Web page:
On top of that, we are always talking past each other about the word SPAM.  I do not know of any ISPs that block the transmission of CAN-SPAM compliant emails that do not have any malicious components.  I will add that we allowed users (if the ISP wanted to allow them to do this) to block what we classified as "BULK" emails. We did block emails that had malicious components within them either by putting them in the Spam Folder or by actually blocking them

Let me also say that Outbound Filtering is not the norm for SPAM filters.  Only some filters actually work on the Outbound Stream.  ISPs do need to monitor their reputation and deploy Outbound filters (and Edgewave had them).

I agree with some few exceptions that pure blacklisting is a poor way to block SPAM and will become OBE with IPv6.

To recap - Mail Service Providers (MSP) provide Spam Filtering.  It is essentially a feature that is expected by users.  Some MSPs allow end users to configure their Spam Filtering actions based on mail classification.  The Internet Part of this does no filtering.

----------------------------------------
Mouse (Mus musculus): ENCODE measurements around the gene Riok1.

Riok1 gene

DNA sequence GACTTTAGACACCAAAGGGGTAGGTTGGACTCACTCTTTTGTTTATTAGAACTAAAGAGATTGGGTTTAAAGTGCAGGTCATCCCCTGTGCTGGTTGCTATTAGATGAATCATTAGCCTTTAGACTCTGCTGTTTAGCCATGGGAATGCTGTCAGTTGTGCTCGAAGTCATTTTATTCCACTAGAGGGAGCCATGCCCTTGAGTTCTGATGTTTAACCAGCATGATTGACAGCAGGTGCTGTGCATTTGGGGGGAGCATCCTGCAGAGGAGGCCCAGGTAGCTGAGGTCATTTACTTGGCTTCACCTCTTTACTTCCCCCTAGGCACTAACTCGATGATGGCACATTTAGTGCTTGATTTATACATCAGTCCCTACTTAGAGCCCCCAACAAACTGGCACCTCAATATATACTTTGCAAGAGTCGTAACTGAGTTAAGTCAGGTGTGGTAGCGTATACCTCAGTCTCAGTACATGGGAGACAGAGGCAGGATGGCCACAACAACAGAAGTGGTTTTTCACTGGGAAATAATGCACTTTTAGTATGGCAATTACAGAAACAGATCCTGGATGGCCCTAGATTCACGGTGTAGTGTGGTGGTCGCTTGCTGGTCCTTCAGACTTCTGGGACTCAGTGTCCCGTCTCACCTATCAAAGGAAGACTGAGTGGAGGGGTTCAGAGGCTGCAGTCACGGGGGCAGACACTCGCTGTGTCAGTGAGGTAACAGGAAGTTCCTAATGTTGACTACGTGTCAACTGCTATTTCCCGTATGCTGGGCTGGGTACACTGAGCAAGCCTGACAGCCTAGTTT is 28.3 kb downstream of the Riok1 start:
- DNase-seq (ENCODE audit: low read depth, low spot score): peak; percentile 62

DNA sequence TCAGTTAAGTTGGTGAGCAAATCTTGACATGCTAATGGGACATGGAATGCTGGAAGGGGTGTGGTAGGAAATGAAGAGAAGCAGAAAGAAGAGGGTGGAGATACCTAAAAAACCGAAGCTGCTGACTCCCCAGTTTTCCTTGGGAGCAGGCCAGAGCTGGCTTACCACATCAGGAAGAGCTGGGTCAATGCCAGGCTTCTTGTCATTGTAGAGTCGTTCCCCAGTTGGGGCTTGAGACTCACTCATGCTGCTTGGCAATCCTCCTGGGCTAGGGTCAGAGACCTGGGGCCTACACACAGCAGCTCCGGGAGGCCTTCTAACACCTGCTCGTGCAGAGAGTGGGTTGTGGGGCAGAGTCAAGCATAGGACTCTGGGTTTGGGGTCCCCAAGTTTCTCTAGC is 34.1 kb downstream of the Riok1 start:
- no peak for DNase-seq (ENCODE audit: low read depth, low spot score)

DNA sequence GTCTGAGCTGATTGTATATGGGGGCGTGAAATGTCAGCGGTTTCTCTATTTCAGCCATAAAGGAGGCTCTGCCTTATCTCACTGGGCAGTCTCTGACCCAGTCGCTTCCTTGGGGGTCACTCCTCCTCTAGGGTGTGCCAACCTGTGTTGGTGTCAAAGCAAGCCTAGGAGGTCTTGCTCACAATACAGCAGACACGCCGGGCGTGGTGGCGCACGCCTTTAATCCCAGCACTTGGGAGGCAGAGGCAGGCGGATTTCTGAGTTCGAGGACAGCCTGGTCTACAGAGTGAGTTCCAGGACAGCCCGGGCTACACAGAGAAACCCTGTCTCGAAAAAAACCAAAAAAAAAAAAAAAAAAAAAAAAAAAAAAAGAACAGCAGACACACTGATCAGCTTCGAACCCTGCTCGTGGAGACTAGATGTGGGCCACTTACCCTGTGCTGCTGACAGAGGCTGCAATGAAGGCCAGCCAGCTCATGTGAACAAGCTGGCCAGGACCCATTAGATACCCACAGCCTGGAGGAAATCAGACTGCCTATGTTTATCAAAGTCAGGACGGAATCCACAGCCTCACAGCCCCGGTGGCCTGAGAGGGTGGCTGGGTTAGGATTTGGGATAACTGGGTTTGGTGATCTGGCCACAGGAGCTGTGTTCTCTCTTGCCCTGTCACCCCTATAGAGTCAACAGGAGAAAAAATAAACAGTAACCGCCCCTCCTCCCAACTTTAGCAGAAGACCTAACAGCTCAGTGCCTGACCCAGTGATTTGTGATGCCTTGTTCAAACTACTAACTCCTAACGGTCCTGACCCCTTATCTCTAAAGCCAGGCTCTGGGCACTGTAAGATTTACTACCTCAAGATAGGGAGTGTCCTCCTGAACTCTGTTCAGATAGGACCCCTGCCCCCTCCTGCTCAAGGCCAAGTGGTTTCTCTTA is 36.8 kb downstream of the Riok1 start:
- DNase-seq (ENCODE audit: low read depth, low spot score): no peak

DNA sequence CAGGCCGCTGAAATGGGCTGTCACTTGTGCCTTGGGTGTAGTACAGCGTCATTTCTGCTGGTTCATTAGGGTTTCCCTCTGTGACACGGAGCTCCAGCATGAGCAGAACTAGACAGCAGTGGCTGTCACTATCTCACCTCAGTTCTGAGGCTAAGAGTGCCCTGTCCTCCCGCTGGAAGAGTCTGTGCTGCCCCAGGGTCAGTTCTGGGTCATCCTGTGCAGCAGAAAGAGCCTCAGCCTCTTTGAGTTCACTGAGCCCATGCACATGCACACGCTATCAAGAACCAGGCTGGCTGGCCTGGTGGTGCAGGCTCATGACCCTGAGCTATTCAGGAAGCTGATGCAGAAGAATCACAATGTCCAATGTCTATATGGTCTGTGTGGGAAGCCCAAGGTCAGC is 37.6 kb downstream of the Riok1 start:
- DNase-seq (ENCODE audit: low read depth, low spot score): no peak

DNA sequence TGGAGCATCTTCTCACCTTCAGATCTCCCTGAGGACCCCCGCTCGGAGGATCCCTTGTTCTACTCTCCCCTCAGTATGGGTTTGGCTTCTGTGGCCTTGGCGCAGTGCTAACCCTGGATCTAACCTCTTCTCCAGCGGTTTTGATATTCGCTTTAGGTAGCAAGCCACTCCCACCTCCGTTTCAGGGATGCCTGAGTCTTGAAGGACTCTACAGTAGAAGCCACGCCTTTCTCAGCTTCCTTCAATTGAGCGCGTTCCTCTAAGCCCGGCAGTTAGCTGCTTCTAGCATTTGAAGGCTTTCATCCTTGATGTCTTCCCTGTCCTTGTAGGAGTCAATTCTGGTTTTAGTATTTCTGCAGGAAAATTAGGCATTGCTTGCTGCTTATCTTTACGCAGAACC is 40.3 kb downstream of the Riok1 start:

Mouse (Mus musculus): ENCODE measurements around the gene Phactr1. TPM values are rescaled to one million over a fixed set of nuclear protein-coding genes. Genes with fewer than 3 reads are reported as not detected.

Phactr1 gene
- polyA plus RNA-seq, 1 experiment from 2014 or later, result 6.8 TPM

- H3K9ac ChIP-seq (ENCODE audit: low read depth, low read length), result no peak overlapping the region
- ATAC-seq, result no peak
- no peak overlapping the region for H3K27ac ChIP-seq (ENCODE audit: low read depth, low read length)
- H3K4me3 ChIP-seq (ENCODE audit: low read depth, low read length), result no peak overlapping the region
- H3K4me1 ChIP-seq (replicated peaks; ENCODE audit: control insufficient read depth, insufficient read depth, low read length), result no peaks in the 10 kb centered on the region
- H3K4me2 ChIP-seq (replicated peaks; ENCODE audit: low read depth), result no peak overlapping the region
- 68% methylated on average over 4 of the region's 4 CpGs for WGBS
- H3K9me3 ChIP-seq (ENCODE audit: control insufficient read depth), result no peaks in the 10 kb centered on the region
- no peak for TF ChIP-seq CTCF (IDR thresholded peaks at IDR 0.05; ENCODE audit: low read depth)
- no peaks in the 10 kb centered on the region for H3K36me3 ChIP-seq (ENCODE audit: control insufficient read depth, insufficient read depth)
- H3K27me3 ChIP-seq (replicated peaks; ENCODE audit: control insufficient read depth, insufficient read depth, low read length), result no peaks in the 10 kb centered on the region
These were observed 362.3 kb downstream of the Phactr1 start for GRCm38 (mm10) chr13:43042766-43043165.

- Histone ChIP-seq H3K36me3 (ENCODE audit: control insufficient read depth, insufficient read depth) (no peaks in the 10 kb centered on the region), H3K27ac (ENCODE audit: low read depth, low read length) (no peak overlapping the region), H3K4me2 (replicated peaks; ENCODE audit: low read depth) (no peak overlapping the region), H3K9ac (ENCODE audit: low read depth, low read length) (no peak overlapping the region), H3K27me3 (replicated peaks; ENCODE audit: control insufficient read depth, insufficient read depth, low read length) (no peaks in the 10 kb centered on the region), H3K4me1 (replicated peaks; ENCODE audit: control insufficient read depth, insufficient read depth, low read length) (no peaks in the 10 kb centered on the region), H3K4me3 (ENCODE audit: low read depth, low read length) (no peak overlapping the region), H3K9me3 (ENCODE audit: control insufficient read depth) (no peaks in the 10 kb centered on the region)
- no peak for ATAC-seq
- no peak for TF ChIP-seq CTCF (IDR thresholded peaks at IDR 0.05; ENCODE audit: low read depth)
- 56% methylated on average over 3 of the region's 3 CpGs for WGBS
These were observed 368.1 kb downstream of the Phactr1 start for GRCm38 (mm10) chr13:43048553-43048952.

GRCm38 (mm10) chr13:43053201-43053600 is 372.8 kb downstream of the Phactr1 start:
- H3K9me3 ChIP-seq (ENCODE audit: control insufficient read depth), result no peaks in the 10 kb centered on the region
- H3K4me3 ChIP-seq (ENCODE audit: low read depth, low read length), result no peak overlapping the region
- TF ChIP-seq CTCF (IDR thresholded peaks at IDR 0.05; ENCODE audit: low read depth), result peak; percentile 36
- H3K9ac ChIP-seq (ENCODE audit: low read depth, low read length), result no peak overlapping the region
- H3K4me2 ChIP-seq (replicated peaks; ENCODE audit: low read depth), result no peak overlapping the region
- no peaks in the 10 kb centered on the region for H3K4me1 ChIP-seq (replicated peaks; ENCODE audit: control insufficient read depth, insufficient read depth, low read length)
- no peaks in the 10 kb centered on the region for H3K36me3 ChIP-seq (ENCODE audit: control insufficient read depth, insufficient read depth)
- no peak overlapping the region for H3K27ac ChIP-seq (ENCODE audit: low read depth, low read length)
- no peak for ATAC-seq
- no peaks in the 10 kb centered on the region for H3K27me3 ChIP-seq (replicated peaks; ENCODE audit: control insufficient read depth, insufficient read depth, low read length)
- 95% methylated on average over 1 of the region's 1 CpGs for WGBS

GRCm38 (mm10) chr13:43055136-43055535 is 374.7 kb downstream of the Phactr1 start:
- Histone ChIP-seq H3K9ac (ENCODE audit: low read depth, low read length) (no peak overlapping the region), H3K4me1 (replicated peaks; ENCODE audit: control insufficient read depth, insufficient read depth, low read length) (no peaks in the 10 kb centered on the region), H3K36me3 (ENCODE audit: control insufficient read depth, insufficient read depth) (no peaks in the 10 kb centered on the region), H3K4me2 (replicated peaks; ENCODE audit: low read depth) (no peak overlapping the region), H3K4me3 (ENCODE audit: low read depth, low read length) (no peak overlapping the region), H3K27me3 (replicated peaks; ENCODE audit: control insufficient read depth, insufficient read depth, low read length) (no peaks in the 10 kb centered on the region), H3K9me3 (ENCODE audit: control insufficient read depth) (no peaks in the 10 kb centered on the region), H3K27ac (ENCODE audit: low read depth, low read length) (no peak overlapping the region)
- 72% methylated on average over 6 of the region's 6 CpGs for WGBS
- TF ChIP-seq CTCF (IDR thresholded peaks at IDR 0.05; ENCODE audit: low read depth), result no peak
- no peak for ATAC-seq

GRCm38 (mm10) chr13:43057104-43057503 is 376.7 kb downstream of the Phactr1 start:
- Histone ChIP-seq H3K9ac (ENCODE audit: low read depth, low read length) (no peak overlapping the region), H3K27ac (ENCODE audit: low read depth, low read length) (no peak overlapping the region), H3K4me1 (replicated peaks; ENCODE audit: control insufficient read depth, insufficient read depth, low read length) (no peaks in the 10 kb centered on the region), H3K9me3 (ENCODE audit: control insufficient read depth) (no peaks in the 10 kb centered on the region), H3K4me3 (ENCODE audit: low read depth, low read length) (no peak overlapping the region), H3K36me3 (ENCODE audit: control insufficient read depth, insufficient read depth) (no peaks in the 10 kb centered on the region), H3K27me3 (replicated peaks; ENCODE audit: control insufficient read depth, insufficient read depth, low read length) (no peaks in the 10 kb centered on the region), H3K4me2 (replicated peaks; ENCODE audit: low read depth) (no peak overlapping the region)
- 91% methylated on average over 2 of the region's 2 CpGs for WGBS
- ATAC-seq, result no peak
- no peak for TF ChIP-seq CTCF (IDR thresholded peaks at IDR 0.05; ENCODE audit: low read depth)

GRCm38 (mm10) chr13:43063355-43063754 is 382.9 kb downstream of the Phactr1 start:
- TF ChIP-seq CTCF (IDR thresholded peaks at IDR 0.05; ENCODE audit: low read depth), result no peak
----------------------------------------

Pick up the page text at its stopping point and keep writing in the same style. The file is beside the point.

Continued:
I also think this language confusion exists in the lower conversation about network investment.  Nobody cares about ISP investment.  Everybody cares about ASP investment.  Maybe we should talk about structural separation again.

seven

 
spc_isdnip
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spc_isdnip,
User Rank: Lightning
1/14/2014 | 10:24:10 PM
Re: Impact on IP network rules and regs
I'm talking about blacklisting and "mutually assured destrution", not mail-conntet filtering, which should generally be an end user task.  An ISP will block another one that permits spam or sells "pink contracts" to spammers, and an ISP will block an ISP who provides transit to such an ISP.  They don't just block the spam but the whole ISP, which is why spammers rely on pwned machines and don't just put servers in carrier hotels.  Since this policy has been around for a long time, people don't even know it exists, since no ISP wants the equivalent of capital punishment for permiting spam.  But strict neutrality rules would overturn that, since the yes-you-CAN SPAM act makes spam legal.